5. It is the responsibility of the project leader to understand and comply with all legal and regulatory requirements applicable to crowdfunding activities. These general requirements include the following:
    1. RCW Chapter 42.52 Ethics in Public Service (State employees only). Your activities and relationship with the crowdfunding company must comply with the state ethics law, RCW Chapter 42.52, and the University’s Conflict of Interest Executive Order No. 32.

      You cannot have a financial interest in the crowdfunding company or any interest that is in conflict with the discharge of your University duties. You cannot accept gifts or anything of economic value from the crowdfunding company if it could be reasonably expected that the gift or favor would influence your work-related actions with respect to the company. You may not accept a gift from the company if the value of the gift exceeds $50 in total. You cannot offer a perk, incentive or gift for donations.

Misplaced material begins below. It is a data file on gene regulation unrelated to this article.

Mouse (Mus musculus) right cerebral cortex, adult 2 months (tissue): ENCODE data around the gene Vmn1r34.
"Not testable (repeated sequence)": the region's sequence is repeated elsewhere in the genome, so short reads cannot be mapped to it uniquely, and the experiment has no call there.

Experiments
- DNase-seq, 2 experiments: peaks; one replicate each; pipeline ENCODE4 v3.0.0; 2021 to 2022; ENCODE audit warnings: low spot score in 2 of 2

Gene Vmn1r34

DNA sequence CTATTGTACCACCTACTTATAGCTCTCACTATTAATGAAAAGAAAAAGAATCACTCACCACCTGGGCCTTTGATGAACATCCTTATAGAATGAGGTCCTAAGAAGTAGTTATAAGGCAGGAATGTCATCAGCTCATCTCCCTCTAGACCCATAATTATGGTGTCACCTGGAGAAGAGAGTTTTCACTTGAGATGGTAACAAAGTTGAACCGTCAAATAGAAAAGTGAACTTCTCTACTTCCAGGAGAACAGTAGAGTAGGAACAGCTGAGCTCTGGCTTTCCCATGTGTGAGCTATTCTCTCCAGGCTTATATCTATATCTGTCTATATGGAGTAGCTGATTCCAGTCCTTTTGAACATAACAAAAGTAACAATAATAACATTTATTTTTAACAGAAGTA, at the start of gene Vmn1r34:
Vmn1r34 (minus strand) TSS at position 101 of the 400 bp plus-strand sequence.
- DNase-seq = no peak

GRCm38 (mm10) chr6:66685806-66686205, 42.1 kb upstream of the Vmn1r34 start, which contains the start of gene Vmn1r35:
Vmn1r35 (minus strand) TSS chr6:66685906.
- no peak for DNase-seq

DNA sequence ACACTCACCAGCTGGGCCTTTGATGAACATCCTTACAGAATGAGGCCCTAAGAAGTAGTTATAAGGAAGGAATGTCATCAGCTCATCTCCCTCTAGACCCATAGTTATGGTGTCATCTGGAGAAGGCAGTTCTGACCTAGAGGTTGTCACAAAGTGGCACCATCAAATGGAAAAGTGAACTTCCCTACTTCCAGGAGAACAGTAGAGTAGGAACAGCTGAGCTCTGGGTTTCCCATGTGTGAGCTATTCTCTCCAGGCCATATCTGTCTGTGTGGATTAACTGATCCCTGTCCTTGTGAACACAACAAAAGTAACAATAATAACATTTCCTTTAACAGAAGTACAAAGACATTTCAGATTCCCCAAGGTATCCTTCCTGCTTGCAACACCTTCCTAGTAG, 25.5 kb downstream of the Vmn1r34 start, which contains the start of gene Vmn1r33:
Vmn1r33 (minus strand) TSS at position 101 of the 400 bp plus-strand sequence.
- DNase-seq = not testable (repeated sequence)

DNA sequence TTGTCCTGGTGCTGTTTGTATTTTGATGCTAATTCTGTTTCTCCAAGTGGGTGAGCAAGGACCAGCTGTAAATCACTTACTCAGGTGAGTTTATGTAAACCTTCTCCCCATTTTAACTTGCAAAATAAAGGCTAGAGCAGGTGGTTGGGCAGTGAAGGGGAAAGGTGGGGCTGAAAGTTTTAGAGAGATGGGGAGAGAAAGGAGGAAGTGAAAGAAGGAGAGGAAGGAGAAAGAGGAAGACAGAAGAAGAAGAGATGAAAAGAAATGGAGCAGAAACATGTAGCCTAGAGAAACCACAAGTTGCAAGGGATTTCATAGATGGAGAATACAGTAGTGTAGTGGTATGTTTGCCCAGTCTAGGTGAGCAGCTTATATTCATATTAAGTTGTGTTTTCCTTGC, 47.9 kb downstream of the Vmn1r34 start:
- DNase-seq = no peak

2. UW School of Medicine Policy on Potential Financial Conflicts of Interest with Commercial or Non-profit Entities. For UW School of Medicine faculty members, your crowdfunding activities cannot violate the UW School of Medicine’s Conflict of Interest Policy. For example, you cannot engage in any promotional or marketing activities for the crowdfunding company, including testimonials. UW faculty cannot be perceived as endorsing a particular company, product or website. UW faculty also cannot accept gifts or anything of monetary value from the company that could be perceived as a reward or inducement to do additional business with that company.
    3. Institution’s Conflict of Interest Policy. Your crowdfunding activities must comply with your respective institution’s conflict of interest or integrity at work and ethics policies. Workforce members cannot accept gifts or anything of monetary value that could be perceived as a reward or inducement to do additional business with that company.

      Donations or gifts from a commercial entity or industry vendor such as pharmaceutical, device or equipment manufacturers cannot be accepted as part of a crowdfunding fundraising campaign.